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Core i7 920 Hyper-threading VS. Overclocking

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December 17, 2009 12:47:56 PM

Hello,

I'm a noob who is about to attempt an overclock on my Core i7 920. I understand that before I get started, the Turbo-boost mode and Hyper-threading features must be disabled. I don't care too much about turbo-boost but I do like hyper-threading and the option of having 8 processing threads.

Is having an overlocked i7 running at 3.8 GHz a significant improvement in performance over having a stock 8-threaded core running at 2.6 GHz? Or is there a way I can have an overclocked CPU and have hyper-threading running at the same time?

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Another question that just popped up, when I overclock too hard and I get BSODs, is that in anyway doing harm to my hardware? Or is it safe? Thanks.
a b K Overclocking
December 17, 2009 2:24:30 PM

Yes turn off turbo and hyper threading. When you get a stable overclock then try experimenting with turning HT on.
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December 18, 2009 4:28:16 PM

Quote:
Turn off turbo but leave HT on. Overclocking the 920 is as easy as 3 bios changes


I can leave HT on? Are you sure? What speed were you able to obtain?
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a b K Overclocking
December 18, 2009 5:47:37 PM

Speed is much more important than threads. There are not very many programs that will run on 8 threads.

IMHO it would be better to run with out HT on. You will be able to get a higher speed.
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December 18, 2009 9:41:09 PM

overshocked said:
Speed is much more important than threads. There are not very many programs that will run on 8 threads.

IMHO it would be better to run with out HT on. You will be able to get a higher speed.

That depends on the application. For gaming alone, HT off is a good idea, but for anything like video encoding or any number of professional applications that use additional threads, HT on is a good idea. I have HT on, and I love it.

You absolutely can leave HT on when overclocking though. It will run cooler, and you'll probably have a slightly higher max overclock if you turn it off, but it will still overclock beautifully with HT on.
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December 18, 2009 9:57:47 PM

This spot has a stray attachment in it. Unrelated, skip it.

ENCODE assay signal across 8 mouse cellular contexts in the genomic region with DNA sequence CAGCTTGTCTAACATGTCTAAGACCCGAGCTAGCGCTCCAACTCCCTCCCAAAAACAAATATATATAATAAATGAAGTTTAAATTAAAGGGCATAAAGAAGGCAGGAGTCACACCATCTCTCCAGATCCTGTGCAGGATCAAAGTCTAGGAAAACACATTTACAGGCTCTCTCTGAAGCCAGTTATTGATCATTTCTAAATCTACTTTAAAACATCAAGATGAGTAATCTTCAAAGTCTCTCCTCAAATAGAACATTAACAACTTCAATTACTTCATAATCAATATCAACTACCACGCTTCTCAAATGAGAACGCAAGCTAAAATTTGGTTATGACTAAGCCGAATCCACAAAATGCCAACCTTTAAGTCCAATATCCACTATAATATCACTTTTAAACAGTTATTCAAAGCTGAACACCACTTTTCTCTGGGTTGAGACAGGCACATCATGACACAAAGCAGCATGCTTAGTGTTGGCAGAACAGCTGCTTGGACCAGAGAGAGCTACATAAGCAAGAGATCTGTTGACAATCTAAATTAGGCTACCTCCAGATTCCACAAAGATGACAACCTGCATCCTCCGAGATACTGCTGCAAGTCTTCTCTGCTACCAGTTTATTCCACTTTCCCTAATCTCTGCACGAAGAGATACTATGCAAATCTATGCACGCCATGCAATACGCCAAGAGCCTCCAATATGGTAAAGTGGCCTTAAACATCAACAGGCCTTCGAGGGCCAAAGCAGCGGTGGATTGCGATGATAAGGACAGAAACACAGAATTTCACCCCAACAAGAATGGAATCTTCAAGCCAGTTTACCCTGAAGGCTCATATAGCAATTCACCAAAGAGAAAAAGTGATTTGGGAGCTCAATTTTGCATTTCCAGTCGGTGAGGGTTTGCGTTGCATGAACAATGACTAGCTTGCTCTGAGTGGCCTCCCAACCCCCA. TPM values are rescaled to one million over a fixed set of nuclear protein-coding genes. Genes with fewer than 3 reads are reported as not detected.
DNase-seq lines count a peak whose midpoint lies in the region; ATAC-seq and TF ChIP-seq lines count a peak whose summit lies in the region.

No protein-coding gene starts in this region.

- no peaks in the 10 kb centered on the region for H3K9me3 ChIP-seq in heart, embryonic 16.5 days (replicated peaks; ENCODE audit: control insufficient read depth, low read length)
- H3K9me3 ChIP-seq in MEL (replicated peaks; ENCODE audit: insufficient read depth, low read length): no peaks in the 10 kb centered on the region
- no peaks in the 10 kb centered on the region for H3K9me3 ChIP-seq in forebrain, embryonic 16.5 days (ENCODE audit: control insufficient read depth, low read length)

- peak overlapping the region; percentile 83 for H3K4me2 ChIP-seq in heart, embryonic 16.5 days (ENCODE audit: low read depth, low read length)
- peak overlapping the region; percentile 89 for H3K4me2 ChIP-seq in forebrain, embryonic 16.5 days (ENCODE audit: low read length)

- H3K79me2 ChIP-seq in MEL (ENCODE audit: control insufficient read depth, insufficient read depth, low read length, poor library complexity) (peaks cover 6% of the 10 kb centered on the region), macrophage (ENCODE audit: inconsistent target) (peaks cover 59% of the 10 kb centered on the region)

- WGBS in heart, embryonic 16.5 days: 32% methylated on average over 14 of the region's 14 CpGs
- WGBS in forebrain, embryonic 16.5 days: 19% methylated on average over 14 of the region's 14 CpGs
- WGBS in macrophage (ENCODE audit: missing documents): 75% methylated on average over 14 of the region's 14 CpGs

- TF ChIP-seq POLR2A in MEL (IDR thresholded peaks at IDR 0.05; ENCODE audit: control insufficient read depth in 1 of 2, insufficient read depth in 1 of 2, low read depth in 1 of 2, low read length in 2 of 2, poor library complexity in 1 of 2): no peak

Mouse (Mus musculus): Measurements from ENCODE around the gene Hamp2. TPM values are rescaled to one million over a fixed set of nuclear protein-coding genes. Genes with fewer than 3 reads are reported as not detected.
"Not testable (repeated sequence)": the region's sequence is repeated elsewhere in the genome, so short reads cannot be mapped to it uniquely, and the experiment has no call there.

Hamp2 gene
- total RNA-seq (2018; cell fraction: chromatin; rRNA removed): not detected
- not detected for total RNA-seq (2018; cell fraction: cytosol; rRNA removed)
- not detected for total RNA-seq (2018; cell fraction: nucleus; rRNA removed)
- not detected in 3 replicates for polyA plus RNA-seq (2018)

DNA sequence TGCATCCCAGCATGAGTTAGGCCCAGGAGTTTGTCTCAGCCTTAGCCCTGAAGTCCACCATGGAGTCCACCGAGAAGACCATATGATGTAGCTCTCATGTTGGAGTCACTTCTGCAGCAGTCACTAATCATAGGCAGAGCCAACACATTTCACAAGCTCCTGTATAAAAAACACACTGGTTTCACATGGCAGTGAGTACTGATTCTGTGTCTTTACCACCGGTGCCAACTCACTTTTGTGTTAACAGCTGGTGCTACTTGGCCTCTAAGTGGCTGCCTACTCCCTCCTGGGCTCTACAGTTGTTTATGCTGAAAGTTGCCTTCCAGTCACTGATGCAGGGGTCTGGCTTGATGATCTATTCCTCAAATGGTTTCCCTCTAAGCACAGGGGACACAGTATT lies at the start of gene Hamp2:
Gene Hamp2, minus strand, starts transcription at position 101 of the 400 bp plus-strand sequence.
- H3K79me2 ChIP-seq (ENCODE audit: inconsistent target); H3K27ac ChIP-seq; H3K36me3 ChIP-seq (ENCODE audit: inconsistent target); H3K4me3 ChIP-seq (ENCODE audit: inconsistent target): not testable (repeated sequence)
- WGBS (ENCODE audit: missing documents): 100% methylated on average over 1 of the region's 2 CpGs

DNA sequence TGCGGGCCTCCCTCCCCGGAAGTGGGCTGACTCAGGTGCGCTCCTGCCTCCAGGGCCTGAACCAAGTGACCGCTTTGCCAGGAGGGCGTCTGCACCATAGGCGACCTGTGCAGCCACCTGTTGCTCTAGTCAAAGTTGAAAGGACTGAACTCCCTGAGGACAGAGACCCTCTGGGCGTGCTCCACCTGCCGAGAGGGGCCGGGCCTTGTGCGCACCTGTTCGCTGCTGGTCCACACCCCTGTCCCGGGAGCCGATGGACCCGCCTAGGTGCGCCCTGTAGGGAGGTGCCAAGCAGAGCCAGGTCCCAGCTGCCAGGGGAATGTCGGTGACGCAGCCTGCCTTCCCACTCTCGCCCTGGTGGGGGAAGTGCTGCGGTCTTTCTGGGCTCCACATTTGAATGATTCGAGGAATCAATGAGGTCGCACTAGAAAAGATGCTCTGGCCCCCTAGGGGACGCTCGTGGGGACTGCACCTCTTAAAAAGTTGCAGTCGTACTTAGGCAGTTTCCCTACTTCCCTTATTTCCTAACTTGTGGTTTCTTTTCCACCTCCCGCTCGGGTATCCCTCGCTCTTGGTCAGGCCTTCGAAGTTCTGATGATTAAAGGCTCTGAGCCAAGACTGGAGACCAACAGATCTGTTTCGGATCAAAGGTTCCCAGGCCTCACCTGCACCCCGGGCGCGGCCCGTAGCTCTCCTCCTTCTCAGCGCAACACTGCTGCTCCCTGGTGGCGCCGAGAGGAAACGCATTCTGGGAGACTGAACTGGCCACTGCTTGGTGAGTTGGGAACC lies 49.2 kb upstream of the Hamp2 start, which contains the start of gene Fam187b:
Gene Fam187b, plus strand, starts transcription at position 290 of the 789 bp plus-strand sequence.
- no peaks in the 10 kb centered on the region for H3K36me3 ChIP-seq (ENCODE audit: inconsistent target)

^ agreed, That's why the core i5 is a good gaming proc, high multi and no ht, on the other hand, horrible server chip compared to core i7
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a b å Intel
a c 163 K Overclocking
December 18, 2009 10:11:16 PM

Till recently I was a moderate overclocker mainly cause I didn't have the patience to fiddle with lotsa different BIOS changes and then spend hours testing each one. My son just built a new box and it's been quite a project for us to spend time on together so it's been fun.

Of course, every CPU is different and every CPU / MoBo. Memory, PSU combo is different. But I can say that one can reach 3.7 GHz without disabling any BIOS features such as Turbo or HT. In fact the only thing we have currently chnaged in the BIOS is

Overclock Tuner = Manual
BCLK = 177
CPU Voltage - 1.125
Memory Timings = as per the manufacturers specs (BIOS for whatever reason didn't pick up and had to be set manually)

With HT and Turbo off, we hit 4.3 Ghz ....prolly can go higher but haven't disabled lotta things yet.

This is what I used as a guide

http://vip.asus.com/forum/view.aspx?SLanguage=en-us&id=...
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December 19, 2009 3:44:01 AM

That's fairly impressive for a C0 920 - for the most part they seem to top out at 3.8 or so with HT on (unlike the D0, which seem to go >4GHz more routinely).
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December 19, 2009 2:37:32 PM

overshocked said:
Speed is much more important than threads. There are not very many programs that will run on 8 threads.

IMHO it would be better to run with out HT on. You will be able to get a higher speed.


if you turn ht off, there is no point getting i920. I have 920 (c0) @ 3.7 with ht on. I can go higher without ht, but it makes no sense to go higher frequency over ht; as my cpu usages rarely go over 30%. Based on my findings and logic, i do not need very high frequency, but i do need HT.
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January 1, 2010 9:39:02 PM

HT is one of the biggest advantages of the new I7 processors. It adds in most cases from 10 to 30 percent increase in performance depending on the application; produses more heath, though, but the income in performance is biggger that the dissadvantage in extra heat and voltage. And , YES - the defference from 2.66 to 3.8Gh is VERY BIG and noticable!
If you have good CPU cooler ( forget about the box cooler ), good air-flow in the case, efficient power spupply from a reputable brand - at least 500W, depending on the videocard you use, X58 motherboard from a decent manifacturer - Asus, GB, Foxconn, Evga, DFI, e.t.c ( you don't need high-class overclocking mobo for up to 4.0Gh) - you can reach 3.8 - 4Gh with HT easly. 1600MHZ RAM is sufficient for that, no need to spend money on high freq RAM. More than 1600 MHz Ram doesn't add to the real life performance also. From 4.0 up is much harder, hotter, noisier, more expensive, e.t.c.
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